With today’s release of Dorico for iPad, the Dorico team has realised an ambition that has its roots in our very first days working for Steinberg in late 2012 and early 2013. If you’re interested to find out more about how Dorico for iPad went from proof of concept to shipping app in only seven months, read on. If, on the other hand, you just want to install Dorico for iPad, you can download it free from the App Store right now.
The story of how Dorico came to iPad begins right at the beginning of the story of the application itself. Even back at the start of 2013 when we started building the foundational technologies that would form the basis of Dorico, when the iPad was itself only two or three years old, we talked about how we could design the application in such a way that we could bring it to iPad when the opportunity presented itself. For a good period of time during the early development of the application, we periodically built our growing core libraries for iOS, though we never had a running application that a user could interact with.
We also kept the iPad’s affordances in mind as we started to develop the interface of the application, and the use of large, touch-friendly controls for important elements such as the mode buttons on the toolbar and the toolbox buttons on the left and right sides of Write mode was done with half an eye on a future iPad version. Of course, once we actually started working on the iPad version seriously in 2020, we quickly saw how naive this initial work was – but it did mean that the bones of the user experience were at least decent.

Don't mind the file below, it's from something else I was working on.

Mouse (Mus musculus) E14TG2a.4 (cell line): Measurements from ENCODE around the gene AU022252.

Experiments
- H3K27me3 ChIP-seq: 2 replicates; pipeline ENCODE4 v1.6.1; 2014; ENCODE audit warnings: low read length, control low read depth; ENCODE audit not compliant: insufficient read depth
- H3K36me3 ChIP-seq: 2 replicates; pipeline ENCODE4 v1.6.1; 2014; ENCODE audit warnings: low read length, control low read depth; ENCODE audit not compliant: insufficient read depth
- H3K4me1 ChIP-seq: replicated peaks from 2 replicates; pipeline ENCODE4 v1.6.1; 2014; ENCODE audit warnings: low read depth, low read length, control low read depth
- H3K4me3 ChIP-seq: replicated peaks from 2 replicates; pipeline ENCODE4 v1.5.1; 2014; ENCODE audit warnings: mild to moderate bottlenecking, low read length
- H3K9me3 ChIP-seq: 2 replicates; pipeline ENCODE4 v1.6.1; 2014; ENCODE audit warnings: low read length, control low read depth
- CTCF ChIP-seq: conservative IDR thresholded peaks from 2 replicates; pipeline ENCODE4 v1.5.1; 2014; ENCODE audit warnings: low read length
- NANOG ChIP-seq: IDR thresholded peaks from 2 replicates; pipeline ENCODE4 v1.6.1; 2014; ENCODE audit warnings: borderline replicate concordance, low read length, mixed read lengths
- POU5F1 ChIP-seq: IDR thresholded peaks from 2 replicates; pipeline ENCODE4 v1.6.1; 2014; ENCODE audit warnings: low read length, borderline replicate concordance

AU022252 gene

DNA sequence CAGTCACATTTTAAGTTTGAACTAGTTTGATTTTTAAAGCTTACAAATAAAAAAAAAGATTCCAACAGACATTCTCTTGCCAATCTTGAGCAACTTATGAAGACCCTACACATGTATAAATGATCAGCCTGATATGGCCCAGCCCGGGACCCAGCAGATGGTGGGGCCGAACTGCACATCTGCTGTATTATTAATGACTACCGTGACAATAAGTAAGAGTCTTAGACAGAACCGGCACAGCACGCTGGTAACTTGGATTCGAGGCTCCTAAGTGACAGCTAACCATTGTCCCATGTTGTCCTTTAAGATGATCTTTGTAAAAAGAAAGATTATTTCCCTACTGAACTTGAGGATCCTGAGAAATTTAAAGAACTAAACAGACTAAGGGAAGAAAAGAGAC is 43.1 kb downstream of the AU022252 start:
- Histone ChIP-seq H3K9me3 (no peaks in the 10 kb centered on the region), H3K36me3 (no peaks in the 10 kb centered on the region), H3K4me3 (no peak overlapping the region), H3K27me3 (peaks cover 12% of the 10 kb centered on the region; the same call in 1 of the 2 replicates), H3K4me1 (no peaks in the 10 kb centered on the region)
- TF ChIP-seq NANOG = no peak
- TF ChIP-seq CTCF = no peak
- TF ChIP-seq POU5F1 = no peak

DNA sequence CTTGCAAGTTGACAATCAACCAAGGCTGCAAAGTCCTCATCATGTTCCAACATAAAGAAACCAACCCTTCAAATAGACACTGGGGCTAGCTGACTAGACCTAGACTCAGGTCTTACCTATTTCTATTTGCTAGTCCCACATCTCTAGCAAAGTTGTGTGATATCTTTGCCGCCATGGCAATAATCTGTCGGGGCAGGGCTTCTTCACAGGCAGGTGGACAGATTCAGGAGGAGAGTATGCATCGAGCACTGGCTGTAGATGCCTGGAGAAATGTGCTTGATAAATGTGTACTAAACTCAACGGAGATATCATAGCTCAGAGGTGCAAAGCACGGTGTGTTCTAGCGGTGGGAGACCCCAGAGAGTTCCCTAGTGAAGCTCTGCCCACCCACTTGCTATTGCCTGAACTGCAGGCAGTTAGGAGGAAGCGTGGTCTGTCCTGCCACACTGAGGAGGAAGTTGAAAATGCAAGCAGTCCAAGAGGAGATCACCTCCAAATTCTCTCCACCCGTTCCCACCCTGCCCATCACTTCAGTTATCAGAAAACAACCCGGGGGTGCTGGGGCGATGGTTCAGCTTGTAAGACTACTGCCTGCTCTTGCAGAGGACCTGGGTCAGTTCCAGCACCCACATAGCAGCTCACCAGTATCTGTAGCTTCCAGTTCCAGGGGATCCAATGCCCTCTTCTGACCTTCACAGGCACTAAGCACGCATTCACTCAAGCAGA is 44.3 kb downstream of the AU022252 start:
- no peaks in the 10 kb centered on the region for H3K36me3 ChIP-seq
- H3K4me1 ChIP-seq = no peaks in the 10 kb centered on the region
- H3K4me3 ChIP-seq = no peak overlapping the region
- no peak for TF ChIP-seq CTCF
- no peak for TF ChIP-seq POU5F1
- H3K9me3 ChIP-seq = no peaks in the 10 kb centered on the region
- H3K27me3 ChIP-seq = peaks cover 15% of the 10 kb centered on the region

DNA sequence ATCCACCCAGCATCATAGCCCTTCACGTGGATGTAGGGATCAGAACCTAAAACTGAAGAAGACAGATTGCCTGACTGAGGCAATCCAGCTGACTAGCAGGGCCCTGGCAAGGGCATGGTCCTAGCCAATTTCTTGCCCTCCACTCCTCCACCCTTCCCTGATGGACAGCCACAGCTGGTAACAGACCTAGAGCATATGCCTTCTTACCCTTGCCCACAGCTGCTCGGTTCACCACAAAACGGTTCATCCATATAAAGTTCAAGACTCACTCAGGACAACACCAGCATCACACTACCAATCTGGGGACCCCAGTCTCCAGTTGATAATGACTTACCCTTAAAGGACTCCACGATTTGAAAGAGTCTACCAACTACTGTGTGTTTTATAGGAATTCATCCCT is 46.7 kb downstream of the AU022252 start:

As the mountain of work to develop Dorico 1.0 grew and grew, we had to put our ambitions of bringing Dorico to iPad on the back burner, and for several years, aside from one or two of the developers occasionally ensuring that our core libraries could still be built for iOS, we were completely focused on building and maturing the desktop application.
In the summer of 2020, as the team set about addressing some technical debt and working on some longer-term projects after releasing Dorico 3.5.10, we decided that Graham, one of our most senior developers, should spend some time trying out a new approach at my suggestion: rather than building up from the core libraries and then considering how to build an iOS application around those libraries (as we had effectively done with Dorico itself), what if we instead simply tried to compile the whole Dorico application for iPad?
The power of iPad hardware and the richness of the software experience on the platform had moved on enormously since 2013, and with the whispers in the air that Apple would soon be building Macs with iPad processors inside them, it seemed like the device itself was certainly now powerful enough to cope with the full Dorico experience. And because Dorico is built upon the cross-platform Qt application framework, which had decent if quirky iOS support, maybe it would now be feasible to ask the question, “What do we have to remove?” rather than “What do we need to rebuild?”